*drive for 3 hours with 2 baby-feeding pit-stops.

*arrive in Canberra to the most stupid peak hour, worse than Sydney, at only 8am.

*Park in the CBD next to the theatre on a hunch (and good advice from Nikki) and meet some others up from Melbourne, check the time, panic, drag prams up stairs, start “jogging” (briefly, then die from poor fitness and minor cold)

*keep jogging, for eternity, across the bridge, across several busy roads and feel as though the parliament house is a loooong way off. All in all, 45 mins of desperate hurry with 2 prams and inappropriate footwear. Passed often by others running, or on bikes.

*begin hearing the voice echoing off the buildings, follow an uphill path, and see before us a sea of silent Australians. Get goosebumps, try not to cry.

And so we listened, as Kevin Rudd delivered a sensitive and dignified acknowledgment, not for the cleansing of the guilt of white suburban Aussies, but in empathy for the suffering of the Stolen Generations and their people.

The crowd was silent, people had come from work, on bikes still sleepy-eyed, from school, from the bush. Many had driven far, many looked tired, many looked sad and happy and relieved.Kids darted in and out of legs with paper flags; Australian, Aboriginal and Torres Strait. There were tshirts, hats, flags and 2 beautifully crocheted Aboriginal flag shawls. The was a dash of morning sun coming through the thoroughly Canberran grey clouds and morning dew. Xanthe and I stood under an old Stringy Bark and listened and photographed. We looked down at one point and Arlo and Darby were holding hands.

There was clapping and cheering and tears and relief, and then, as Brendan Nelson stood and spoke there was silent fury, and members of the crowd began silently turning their backs. Then the clapping began, long slow and deep, to block the sound of his voice, of the vile things that marred the warmth and humility of the first speech. However the crowd remained dignified in all of this, and the the goosebumps stayed on my arms for a long time. People began to leave. A peppery sweet smell filled the air and across the crowd you could see were people had started smoking ceremonies, perhaps to clear away the words being broadcast.

Then all the things were put and “Aye”-ed and clapped and cheered and the crowd was quietly pleased, hooraying and clapping and whistling.

The sense I got was that this wasn’t an empty occasion, a media stunt, but a part of a very difficult grieving process for our nation. The people who had come were there because to them this was a communal and patriotic and appropriate thing to do. It was fundamentally Aussie, and possibly, for the first time in my life, I have very honestly felt what it is to be Australian. Everyone was talking with each other, calmly jovial and there was a wonderful celebratory feel as the broadcast ended and the music began.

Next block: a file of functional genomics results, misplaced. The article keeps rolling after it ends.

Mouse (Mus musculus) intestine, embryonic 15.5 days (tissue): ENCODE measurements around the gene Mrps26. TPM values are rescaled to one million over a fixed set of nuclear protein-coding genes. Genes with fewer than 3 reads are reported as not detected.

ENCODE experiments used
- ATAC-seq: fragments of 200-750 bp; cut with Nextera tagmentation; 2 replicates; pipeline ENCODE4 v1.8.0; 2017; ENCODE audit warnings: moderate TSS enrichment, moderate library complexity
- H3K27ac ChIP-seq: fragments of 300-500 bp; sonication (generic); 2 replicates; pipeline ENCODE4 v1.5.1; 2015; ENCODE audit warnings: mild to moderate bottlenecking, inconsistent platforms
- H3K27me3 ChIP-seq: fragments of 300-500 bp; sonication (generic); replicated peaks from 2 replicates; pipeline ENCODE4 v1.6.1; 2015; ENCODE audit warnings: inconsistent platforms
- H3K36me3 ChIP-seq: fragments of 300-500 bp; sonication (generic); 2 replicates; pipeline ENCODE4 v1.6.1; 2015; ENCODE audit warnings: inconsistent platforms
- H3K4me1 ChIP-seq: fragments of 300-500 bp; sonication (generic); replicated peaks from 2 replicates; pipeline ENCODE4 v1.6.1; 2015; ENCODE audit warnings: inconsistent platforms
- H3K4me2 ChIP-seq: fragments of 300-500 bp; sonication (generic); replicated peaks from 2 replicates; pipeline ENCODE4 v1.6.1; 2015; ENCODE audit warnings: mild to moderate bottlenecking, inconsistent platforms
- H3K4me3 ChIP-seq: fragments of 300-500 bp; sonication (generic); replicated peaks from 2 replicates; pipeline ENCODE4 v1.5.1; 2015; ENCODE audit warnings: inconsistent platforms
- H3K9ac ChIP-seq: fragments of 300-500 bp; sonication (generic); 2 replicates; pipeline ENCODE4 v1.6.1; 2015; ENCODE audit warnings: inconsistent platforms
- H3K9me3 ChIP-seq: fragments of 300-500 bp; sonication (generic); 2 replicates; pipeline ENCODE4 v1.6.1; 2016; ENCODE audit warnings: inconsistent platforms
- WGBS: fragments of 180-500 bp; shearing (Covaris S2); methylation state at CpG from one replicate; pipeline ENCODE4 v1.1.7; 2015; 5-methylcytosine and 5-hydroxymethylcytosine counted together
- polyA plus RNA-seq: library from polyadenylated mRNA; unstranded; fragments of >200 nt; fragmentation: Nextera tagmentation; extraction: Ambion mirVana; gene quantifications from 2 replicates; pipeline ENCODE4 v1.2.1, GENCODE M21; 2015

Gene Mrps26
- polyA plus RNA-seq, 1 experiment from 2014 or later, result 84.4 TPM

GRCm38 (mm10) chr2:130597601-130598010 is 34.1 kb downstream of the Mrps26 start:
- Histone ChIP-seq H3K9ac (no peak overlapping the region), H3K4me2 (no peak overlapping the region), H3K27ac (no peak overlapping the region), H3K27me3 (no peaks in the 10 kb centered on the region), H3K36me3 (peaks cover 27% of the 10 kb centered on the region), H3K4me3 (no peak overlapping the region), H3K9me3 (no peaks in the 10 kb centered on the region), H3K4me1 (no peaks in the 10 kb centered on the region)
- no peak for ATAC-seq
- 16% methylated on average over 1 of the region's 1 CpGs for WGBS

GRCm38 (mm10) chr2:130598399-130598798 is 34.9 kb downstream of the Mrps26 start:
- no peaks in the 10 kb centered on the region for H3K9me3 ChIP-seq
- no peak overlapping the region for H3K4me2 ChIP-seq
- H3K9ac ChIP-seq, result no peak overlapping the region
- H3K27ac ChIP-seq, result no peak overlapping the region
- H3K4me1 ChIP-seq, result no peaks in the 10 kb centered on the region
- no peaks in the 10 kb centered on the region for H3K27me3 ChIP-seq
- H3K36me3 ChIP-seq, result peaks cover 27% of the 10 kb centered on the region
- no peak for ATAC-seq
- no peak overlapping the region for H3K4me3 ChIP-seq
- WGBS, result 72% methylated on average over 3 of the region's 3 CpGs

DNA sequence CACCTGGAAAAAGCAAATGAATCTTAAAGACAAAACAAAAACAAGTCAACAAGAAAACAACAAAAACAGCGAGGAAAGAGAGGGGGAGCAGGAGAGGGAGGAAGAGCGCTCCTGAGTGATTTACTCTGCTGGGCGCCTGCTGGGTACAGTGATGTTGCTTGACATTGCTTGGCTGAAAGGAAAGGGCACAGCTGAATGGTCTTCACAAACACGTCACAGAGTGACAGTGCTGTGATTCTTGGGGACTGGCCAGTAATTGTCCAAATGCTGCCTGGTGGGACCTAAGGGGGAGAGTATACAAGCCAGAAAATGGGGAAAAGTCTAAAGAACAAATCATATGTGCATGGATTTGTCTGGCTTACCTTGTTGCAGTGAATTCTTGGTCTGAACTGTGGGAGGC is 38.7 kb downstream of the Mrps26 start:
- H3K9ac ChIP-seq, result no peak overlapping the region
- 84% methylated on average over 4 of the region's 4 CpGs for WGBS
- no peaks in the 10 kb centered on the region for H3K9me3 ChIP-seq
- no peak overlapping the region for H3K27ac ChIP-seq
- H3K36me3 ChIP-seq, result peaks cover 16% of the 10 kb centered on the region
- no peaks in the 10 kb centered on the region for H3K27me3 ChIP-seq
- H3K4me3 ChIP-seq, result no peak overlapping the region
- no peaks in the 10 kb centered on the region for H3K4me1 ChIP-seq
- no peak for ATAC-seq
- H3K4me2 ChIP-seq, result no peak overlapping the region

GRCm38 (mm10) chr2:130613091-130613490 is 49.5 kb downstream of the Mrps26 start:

It was a really amazing experience to have, and I’m glad we did it spur-of-the-moment. I’m glad we ran for 3 kms with prams in the morning peak hour, uphill and across the bridge. I’m glad we listened, I’m glad we turned our backs and clapped deeply and angrily. I feel like I have been present in a democratic process with much more weight than an election. I’m glad the mothers and fathers and children of this land have been finally treated with some dignity and respect.

And today I am really proud to be an Australian.

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when the season is it?

by Zoë on February 10, 2008

14.8C at 7:20am 10th Feb 2008.

This is nuts, I have sniffed Autumn twice this week, and yesterday we wore jumpers to Bunnings (and grimaces out of Bunnings). The poor children are going mental indoors, and refuse to go out as they don’t like feeling wet, apparently. I cleaned up the living room last night and today they seem happier and less argumentative, although it isn’t even 8am, the day is young!

There also seem to be a slight break in the weather, so maybe the planned excursion to the Chinese Lunar New Year parade will be less damp 😀



by Zoë on January 31, 2008

After almost half a decade, I’m finally getting the hang of some of this motherhood organisational stuff. I’m now able to keep the cloth nappies washed and back where they need to be for bum changes, I’m able to put a loaf of bread on once a day (in the bread machine, I’m not totally bonkers), I’m even able to sqeeze a grocery shop in once a week.